Dan Savage
Bunching the panties of the powers that be.


Most people don’t stick with the person they're married to for 50 years without straying. Yet it's almost impossible to talk about alternatives to monogamy. Why do we have such a hard time squaring reality with the ideal?

People value love. And people have been told that being in love means you don't want to sleep with other people. In fact being in love and making a monogamous commitment means you will refrain from sleeping with other people. Most still lust in their hearts after other people. Not to have to pretend can be very liberating and make monogamy easier. People are afraid of being left, of marrying somebody and that person running off with somebody else.

Which is a real possibility.

It is. But plenty of monogamous marriages collapse. You can get cheated on either way. My partner Terry and I are non-monogamous. It’s a pressure release valve that allows for outside sexual contact under very limited circumstances. That then doesn't constitute cheating. And here we are, 17 years later, gay, still together.

Which I'm sure irks some people.

It irks them a lot. I mean Newt Gingrich is considerably less successful at marriage.

When you started the Santorum Google bomb could you imagine he'd surface as a potential presidential candidate?

No. And now they're talking about him as a 2016 presumptive frontrunner. It really freaks me out – if he becomes president I'll get audited every other day by the IRS. I had no idea back in 2003. We thought we were making a joke at the expense of this bigot senator who we wanted to go away. He did go away. Then came back like a dormant virus and it's been appalling.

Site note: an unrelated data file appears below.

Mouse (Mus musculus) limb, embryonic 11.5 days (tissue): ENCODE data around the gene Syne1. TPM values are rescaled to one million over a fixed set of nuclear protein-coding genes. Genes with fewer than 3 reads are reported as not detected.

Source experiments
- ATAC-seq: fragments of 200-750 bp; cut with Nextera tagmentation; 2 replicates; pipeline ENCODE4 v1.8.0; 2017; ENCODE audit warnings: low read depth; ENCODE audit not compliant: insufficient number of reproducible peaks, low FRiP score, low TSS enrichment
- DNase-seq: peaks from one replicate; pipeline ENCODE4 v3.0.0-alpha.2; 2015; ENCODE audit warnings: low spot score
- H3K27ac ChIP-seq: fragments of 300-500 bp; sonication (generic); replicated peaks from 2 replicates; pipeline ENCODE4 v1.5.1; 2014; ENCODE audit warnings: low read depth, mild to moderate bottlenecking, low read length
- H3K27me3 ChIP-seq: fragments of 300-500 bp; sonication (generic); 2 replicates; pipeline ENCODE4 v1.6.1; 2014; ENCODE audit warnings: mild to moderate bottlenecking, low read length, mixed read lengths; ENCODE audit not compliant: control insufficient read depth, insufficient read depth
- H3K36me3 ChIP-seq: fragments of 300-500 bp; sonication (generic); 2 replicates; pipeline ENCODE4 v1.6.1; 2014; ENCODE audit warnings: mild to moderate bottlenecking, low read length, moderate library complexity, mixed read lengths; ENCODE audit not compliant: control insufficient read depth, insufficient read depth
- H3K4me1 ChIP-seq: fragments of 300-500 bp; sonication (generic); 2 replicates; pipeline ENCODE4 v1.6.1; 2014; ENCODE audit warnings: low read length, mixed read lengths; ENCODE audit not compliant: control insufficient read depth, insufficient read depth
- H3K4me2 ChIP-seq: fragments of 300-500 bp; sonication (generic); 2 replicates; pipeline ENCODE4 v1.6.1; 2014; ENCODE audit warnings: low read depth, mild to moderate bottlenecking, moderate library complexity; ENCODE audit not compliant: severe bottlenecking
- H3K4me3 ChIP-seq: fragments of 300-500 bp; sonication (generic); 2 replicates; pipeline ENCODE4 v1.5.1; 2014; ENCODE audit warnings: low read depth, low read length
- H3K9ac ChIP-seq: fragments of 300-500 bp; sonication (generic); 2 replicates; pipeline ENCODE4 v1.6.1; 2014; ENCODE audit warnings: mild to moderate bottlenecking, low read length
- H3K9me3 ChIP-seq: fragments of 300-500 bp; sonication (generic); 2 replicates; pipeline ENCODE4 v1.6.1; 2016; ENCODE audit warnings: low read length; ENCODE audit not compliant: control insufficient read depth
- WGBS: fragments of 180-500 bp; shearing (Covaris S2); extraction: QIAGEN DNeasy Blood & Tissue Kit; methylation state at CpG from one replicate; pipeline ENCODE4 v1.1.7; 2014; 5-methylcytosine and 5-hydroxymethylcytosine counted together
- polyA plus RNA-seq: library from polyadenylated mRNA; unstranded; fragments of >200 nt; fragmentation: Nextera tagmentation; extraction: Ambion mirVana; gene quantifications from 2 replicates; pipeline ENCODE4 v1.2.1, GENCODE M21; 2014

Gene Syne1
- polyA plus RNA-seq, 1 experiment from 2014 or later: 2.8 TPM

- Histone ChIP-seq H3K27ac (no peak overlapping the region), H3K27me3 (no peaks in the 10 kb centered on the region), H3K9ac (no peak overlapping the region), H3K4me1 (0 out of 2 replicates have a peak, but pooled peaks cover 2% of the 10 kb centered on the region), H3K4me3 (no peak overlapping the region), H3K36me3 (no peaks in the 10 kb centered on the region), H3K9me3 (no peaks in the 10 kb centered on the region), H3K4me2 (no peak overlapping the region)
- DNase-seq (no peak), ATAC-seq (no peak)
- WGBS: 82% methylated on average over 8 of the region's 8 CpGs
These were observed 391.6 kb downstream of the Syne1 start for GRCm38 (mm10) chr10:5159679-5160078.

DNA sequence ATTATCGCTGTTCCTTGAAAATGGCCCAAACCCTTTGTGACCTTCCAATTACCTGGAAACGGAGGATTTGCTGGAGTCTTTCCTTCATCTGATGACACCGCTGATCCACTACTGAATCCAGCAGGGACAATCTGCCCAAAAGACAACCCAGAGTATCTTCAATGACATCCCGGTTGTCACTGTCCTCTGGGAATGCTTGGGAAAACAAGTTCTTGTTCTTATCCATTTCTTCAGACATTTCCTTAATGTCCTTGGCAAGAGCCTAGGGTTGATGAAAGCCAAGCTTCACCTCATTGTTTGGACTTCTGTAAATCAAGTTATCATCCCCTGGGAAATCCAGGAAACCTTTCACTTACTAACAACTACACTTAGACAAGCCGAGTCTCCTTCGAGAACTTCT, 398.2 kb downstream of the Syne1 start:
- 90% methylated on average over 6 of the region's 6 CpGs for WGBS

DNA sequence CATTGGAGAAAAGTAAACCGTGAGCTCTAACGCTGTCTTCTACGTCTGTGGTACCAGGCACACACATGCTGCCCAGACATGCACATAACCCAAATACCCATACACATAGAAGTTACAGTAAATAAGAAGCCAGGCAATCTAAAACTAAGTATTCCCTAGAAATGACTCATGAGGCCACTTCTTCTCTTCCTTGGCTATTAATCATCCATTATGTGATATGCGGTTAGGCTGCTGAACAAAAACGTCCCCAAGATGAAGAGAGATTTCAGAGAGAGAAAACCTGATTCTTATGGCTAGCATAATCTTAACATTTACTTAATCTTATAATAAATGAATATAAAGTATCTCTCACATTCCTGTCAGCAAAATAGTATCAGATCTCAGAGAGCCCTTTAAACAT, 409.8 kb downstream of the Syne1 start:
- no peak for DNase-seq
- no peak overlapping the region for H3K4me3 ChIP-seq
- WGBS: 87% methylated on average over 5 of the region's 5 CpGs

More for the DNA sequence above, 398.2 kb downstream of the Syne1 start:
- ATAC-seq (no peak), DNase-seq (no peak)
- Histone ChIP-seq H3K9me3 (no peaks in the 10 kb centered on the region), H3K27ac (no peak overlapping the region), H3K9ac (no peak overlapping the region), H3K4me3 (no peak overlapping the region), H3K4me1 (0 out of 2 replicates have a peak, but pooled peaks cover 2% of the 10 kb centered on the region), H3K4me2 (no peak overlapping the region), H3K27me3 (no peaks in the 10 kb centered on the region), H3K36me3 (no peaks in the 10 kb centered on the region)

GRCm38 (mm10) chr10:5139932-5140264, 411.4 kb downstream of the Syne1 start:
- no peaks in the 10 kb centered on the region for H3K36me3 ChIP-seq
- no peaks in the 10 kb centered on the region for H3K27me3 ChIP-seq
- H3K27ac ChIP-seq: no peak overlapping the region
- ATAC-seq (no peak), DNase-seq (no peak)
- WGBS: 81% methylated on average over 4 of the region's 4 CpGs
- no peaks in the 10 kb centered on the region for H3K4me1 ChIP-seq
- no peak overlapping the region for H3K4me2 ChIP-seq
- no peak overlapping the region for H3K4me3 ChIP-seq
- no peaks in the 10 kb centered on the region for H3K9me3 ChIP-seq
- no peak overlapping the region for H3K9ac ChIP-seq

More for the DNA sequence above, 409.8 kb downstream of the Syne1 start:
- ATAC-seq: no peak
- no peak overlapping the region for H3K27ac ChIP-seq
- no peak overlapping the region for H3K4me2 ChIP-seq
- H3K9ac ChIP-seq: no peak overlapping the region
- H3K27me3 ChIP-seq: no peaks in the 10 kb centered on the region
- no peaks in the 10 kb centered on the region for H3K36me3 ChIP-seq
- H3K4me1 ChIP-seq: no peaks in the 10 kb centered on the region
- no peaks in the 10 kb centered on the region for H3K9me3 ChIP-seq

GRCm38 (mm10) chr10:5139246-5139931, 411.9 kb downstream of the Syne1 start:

He has horrifying views on gay rights, birth control and everything else. Do you see a possibility of serious backsliding on these issues?

There are states where it's almost impossible to get an abortion. Where the laws are so restricted and abortion providers have been driven out of business to the point where women don't have access to their constitutional right to terminate a pregnancy. In Maine we saw marriage equality passed and then rescinded at the ballot box. There is tremendous backsliding. Christopher Isherwood said that social tolerance can reach a high watermark and then recede out of sight.

Well, he saw that happen.

Yes, he would know, right? So we have to be vigilant. There's a totally batshit chunk of the American electorate who would like nothing more than to micromanage, regulate and in some cases exterminate other people’s sex lives.

What was your reaction when Obama contributed a video to the “It Gets Better Project?”

[Laughs] it wasn't instantly positive. The president of the United States can offer more than hope. We watched the video with some skepticism. But we were really moved and felt it came from a very sincere place. It was powerful that the president of the United States looked LGBT kids in the eye and told them that there's nothing wrong with them. I'm old and I remember that Ronald Reagan took seven years to say the word “AIDS,” or “gay” out loud.

Was there a turning point when you realized that you now had a much broader audience?

Whenever one of the nightly news networks asks for an interview. Then a 25-year-old producer shows up, who has been reading my column since middle school and it was their idea to have me on the show. Somehow I’ve managed to leverage the dirtiest, filthiest, most reviled sex advice column on the planet into political pundit status. That never ceases to amaze me.

©2012 Sarah Clyne Sundberg